The seat may comprise a single member instead of the separate cover 12 and insert 36. That is, the seat may be a bladder or a member made of foam rubber or other suitable material.
When the seat 12 is removed from the halter 11 so that the halter can be used by itself, the seat cover 34 can be folded into the pocket 13 and attached to internal fasteners 40, FIG. 2, via the mating seat fasteners 54 or, if detachable, detached and stored separately.
Referring now in particular to FIGS. 4-6, the pocket 13 typically is of sufficient height to accommodate seat backs of different lengths. Attachment means 47,48 are mounted on the backside of the pocket 13 to secure the upper edge of the pocket 13 in a folded-over configuration, FIG. 6. As a consequence of this arrangement, the halter is readily adapted to relatively shorter seat backs (or to relatively higher chair seats).
FIG. 8 depicts an alternative to the approach discussed above and shown in FIGS. 5 and 6 for adjusting the seat back height or the relationship of the pocket to the seat. Here, as indicated at 49, the halter crotch strap 18 is folded over as required and the elongated halter fastener 51 (FIGS. 4 and 5) is attached to the fastener 50, on the seat back, which itself may be elongated in addition to or instead of the fastener 51 to permit maximum adjustment height. Adjustment can also be provided by using an inflatable seat or insert.
FIG. 9 depicts an embodiment of the holder in which the mating fastener means 52 and 53 such as hook- and loop-type fasteners, snaps, etc., are formed along the under side of the crotch strap 18 and on the upper surface of the seat 12. Attaching the crotch strap to the seat in this manner restrains lateral movement of the seat relative to the crotch strap. Because of the enhanced lateral stability, the strap 42 is optional in this embodiment.
FIG. 10 depicts another alternative embodiment of my seat 12 which can be attached to the halter by hook- and loop-type fasteners, snaps, etc., e.g., along line 32, FIG. 2. To seat larger children or when using a chair having a relatively high seat, the seat 12 is detached from the halter 11 so that the halter 11 is used by itself, of course. The seat 12 can then be used as a separate booster chair without the halter. If necessary, and, preferably, the abdomen strap 19 can be rolled over; alternatively, the crotch strap 18 can be folded down, for height adjustment. The detached seat 12, FIG. 10, can then be used separately. Alternatively, of course, the seat can be formed without the strap 42 or the halter fasteners and used strictly by itself.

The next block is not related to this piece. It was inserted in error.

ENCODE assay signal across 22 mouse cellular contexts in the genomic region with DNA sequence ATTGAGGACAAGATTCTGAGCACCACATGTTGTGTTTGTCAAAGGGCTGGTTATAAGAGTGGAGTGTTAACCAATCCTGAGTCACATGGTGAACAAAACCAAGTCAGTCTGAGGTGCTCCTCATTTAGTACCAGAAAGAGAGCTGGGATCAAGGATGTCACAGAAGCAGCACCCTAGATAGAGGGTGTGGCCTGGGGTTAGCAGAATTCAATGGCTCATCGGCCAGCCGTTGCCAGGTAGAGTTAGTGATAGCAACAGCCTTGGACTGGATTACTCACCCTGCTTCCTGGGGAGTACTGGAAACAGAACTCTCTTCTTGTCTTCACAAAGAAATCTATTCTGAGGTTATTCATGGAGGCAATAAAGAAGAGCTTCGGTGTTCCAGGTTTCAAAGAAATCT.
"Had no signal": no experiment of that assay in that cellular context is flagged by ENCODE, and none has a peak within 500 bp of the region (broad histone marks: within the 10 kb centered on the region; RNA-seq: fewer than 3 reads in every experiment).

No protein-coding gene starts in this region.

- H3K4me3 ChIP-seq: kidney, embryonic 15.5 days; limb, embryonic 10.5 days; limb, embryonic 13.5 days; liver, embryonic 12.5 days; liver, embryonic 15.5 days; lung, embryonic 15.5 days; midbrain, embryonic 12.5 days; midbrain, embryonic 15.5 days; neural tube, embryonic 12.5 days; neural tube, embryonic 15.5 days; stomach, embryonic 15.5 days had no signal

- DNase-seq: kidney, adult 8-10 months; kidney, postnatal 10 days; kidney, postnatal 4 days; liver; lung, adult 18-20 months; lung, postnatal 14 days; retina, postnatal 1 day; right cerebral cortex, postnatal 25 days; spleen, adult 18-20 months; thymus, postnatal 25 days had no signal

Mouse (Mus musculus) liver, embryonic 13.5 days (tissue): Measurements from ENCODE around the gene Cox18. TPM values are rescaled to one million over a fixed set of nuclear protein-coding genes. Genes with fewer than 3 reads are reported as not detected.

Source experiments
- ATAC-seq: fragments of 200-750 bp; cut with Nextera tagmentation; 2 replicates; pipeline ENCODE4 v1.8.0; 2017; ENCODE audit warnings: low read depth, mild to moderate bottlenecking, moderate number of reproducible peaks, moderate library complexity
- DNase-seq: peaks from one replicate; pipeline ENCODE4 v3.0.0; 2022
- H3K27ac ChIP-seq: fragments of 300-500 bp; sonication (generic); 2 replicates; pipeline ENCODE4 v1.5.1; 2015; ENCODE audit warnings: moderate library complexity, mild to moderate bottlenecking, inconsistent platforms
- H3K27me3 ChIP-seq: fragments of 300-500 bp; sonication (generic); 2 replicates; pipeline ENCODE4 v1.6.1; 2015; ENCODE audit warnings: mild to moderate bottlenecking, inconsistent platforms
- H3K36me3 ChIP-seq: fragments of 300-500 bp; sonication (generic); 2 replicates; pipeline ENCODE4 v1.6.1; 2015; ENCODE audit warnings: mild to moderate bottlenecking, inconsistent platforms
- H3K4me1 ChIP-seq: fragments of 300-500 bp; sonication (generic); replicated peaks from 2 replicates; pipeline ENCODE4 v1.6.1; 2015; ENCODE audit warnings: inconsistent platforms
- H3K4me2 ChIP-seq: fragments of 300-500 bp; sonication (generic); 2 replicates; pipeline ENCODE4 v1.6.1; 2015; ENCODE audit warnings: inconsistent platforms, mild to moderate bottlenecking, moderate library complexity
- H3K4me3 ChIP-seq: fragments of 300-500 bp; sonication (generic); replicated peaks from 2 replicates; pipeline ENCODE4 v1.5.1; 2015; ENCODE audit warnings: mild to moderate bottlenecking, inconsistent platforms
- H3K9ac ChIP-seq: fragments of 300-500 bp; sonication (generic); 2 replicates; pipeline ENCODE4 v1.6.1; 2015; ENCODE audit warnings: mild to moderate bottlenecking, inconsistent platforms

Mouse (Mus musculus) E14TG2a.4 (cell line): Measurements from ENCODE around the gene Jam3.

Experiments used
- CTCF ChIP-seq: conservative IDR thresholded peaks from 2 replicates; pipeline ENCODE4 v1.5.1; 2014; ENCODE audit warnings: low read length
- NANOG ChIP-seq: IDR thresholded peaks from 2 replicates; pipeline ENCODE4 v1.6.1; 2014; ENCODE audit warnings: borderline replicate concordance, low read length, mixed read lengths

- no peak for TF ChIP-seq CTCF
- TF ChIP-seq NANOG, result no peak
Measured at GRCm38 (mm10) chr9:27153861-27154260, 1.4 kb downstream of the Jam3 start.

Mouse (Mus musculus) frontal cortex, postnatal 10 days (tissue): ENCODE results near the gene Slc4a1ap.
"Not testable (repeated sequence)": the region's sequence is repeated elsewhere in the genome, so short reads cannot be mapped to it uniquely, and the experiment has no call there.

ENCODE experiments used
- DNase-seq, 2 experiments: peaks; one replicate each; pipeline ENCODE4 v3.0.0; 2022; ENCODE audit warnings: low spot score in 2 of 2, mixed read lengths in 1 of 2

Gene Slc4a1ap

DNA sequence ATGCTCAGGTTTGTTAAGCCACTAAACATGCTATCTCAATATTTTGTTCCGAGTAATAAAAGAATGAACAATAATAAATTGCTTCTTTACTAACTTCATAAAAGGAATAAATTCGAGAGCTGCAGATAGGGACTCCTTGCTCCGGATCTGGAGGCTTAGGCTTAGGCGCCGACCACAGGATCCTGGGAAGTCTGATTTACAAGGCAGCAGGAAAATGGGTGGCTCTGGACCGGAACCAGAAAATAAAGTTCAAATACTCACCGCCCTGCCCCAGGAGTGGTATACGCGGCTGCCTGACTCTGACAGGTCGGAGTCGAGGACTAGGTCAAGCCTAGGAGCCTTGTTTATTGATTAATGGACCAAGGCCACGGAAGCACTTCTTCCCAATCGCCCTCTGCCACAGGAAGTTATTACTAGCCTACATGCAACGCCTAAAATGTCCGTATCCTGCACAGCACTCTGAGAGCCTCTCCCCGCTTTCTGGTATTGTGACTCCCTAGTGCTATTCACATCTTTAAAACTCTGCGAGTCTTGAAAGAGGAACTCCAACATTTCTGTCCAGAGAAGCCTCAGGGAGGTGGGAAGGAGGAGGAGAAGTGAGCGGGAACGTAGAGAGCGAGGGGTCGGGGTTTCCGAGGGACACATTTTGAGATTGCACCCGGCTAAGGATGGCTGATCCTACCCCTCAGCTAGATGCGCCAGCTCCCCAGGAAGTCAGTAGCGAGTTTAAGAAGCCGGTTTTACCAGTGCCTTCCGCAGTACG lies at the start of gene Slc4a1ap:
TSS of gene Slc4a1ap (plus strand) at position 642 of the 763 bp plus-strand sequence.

Thus, we have described a holder arrangement for children and the infirm which is specifically described for use with children but can be readily adapted in size for use with adults. The holder incorporates a body harness and a booster seat in a relatively simple, easy-to-use configuration. Moreover, the halter and seat can be integral or can be separate or releasably attached so that they can be used separately. The chair back pocket, folding seat back strap and the various straps are readily adjustable to fit children and chairs of different sizes. Also, the size of the chair back pocket can be changed to accommodate chairs of different sizes. The interconnecting adjustable-size neckerchief, abdomen strap and crotch strap provide a stable, easily adjustable harness. In addition, the harness is stabilized by and, in turn, stabilizes the booster seat.
The child restraint in the configuration described above is a portable, washable fabric halter and integral or separable booster seat that slips over the back of most conventional kitchen and dining chairs for securing and elevating infants and toddlers. The halter also fits on standard high chairs as a safety aid to eliminate the danger of smaller infants slipping out of the chair and to help restrain active children.
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|U.S. Classification||297/485, 297/484, 297/467, 297/254|
|Cooperative Classification||A47D15/006, A47D1/002, A47D1/103|
|European Classification||A47D1/10B, A47D1/00B, A47D15/00F2|
|Jun 16, 1988||AS||Assignment|
Owner name: ALEXANDER, CYNTHIA R.
Free format text: ASSIGNMENT OF ASSIGNORS INTEREST.;ASSIGNOR:POLLARD, DIANNE J.;REEL/FRAME:004923/0944
Effective date: 19880606
|May 4, 1993||REMI||Maintenance fee reminder mailed|
|Oct 3, 1993||LAPS||Lapse for failure to pay maintenance fees|
|Dec 21, 1993||FP||Expired due to failure to pay maintenance fee|
Effective date: 19931003